I always feel guilty every week. As I write my column, I am keenly aware of dedicated men and women who I alienate. Maybe they don’t think my subjects are interesting. Perhaps [Gasp!], they don’t think I’m funny.
The reality is that there are thousands of people in Montgomery County who care one tittle about sports that involve balls, yard lines, forward passes, dribbling, and cheerleaders.
No, I’m not talking about opera lovers. Although, we have many opera lovers around here. Be-sides, it might surprise some of you to learn that I love opera. My Aunt Betty was an emerging opera star in her youth. I could actually pick Mario Lanza out of a lineup quicker than Mario Mattiñez.
If opera fans struggle to find meaning in my musings, then the folks I most certainly alienate are our sportsmen and sportswomen. These people derive a high percentage of their life’s enjoyment from the outdoors.
And not just “being” outdoors, but also “doing” outdoors.
These are hikers, and bikers. They kayak and canoe. They ski, version water or snow. They swim and they SCUBA.
We have all kinds of hunters — deer, grouse, squirrel, rabbit. Mushrooms. Snipe?
We fish. Boy, do we fish! My fishing friends can call out the names of every fishing lure in their tackle box faster than they can recall the names of their grandchildren.
West Central Indiana people are indeed outdoor sports people. And yet, with all of these poten-tial readers out there for me to tap into, I find it very hard to write about the outdoors.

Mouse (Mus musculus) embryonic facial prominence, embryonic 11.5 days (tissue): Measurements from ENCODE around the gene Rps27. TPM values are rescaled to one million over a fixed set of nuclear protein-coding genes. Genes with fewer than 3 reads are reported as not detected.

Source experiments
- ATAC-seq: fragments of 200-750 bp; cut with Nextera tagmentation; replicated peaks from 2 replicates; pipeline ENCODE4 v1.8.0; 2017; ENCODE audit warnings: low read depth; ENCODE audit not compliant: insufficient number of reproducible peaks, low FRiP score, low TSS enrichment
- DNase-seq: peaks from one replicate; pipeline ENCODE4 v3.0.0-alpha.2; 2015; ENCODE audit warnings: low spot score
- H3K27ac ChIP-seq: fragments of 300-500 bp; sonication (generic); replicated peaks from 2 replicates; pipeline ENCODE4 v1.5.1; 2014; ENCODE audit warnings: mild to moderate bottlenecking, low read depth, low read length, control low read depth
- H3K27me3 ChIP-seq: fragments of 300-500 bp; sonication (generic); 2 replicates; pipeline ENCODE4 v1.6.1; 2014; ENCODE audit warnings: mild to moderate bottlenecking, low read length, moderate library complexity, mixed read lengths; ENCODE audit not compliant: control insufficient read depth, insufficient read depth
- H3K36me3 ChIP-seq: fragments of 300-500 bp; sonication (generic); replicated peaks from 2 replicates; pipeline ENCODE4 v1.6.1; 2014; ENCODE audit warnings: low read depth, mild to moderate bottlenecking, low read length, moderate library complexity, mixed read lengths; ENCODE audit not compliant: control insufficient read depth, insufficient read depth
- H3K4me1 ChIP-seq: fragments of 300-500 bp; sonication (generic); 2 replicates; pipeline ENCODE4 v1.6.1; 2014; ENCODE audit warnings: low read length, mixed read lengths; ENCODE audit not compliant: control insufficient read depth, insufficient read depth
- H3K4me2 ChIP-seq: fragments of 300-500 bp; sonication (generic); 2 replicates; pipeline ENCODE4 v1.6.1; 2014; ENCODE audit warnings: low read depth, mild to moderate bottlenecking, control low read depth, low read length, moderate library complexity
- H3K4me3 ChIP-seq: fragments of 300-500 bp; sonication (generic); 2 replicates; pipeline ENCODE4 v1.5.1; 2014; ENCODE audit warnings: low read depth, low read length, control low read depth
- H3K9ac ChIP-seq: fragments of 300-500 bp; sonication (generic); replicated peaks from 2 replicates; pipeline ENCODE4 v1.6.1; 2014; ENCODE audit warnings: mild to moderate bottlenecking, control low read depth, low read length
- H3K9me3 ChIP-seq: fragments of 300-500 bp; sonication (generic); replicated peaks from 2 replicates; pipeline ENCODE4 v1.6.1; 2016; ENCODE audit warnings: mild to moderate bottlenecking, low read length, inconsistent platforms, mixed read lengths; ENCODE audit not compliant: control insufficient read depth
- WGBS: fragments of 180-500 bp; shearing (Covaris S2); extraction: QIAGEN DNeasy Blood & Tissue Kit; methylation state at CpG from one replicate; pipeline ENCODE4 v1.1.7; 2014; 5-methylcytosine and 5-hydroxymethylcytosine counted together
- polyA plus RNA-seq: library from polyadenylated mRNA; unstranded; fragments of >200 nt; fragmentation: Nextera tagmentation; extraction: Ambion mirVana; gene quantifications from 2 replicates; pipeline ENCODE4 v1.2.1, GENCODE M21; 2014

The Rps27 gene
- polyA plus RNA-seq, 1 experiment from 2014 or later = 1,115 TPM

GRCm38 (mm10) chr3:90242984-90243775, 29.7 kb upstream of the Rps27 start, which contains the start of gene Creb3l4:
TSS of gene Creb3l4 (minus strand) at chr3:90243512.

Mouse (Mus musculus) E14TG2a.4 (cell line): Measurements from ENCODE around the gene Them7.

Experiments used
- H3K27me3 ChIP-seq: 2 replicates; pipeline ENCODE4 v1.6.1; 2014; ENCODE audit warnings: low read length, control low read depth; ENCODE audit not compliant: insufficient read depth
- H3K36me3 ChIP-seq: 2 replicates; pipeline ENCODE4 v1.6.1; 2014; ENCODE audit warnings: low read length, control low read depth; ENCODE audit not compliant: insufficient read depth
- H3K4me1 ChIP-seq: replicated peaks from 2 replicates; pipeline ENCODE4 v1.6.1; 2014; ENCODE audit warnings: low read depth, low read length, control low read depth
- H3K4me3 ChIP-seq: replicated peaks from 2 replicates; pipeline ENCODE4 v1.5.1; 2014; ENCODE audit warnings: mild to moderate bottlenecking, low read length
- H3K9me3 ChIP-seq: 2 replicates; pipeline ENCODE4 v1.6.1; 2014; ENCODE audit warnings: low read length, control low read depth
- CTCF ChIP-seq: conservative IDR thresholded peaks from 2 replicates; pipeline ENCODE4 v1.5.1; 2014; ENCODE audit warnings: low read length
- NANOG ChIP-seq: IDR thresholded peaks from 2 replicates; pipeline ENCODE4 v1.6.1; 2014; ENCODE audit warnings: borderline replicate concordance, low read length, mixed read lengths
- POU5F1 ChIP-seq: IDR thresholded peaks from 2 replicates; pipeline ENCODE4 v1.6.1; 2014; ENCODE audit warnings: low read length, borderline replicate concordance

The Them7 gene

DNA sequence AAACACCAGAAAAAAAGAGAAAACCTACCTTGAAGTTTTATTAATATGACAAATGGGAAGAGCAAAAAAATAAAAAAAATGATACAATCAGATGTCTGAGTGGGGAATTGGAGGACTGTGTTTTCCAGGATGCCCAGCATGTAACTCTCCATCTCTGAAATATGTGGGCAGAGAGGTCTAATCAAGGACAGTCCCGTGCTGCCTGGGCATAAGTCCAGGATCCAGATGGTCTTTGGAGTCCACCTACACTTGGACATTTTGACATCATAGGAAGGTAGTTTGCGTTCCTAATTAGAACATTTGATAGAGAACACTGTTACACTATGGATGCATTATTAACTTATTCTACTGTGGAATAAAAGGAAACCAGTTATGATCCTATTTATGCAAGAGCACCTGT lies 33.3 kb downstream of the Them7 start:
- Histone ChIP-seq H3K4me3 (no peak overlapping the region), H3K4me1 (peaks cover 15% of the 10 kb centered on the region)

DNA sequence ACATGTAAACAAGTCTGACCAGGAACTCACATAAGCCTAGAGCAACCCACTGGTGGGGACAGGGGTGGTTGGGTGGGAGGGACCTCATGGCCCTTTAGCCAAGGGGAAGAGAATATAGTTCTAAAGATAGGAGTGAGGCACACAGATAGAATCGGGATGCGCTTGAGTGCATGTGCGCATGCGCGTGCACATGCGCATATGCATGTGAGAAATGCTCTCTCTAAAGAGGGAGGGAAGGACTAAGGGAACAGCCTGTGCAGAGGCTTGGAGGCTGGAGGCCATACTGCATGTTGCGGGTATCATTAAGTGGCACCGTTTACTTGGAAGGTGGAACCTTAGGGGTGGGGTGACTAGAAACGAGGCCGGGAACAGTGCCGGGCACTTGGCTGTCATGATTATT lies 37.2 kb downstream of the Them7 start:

It’s not that I don’t like being outside. I do! In fact, most of the things I need to survive origi-nate outdoors. Like the sun. Like air.
No, it is just that the outdoors is so alien to me. The outdoors doesn’t like me.
Remember? I’m the guy that shoveled five miles of Sugar Creek because the water was too low … or my mass was too high. I’m the guy who sees boating on a mirrored lake as an opportunity to be severely sunburned from two different directions.
Nevertheless, I want to include more story lines for our sports families in the future, here. They deserve their time in the sun, too.
I came to this pledge oddly. As if irony itself dictated my column to me this week, something amazing happened. On a hike — the one outdoor thing that I enjoy — I had a wild turkey run out in front of me. I was mesmerized. I couldn’t tell where his legs ended and the white meat began.
I’m told that if you see a turkey, there is a high likelihood that he will return to the same place. I hope so. Tom was worth one more look.
So, if you happen to be out hunting one day, and happen to hear an aria from Rigoletto down the trail, you are not hearing things. It’s me simply searching for an “Encore!”
John O. Marlowe spent most of his career as a “pine-time” player, and was football's first DH (dummy holder) for Wabash College in the late 1970's. New to the art of the sports beat writer, Marlowe has spent forty years – and nearly $11,000 – following Indiana high school sports.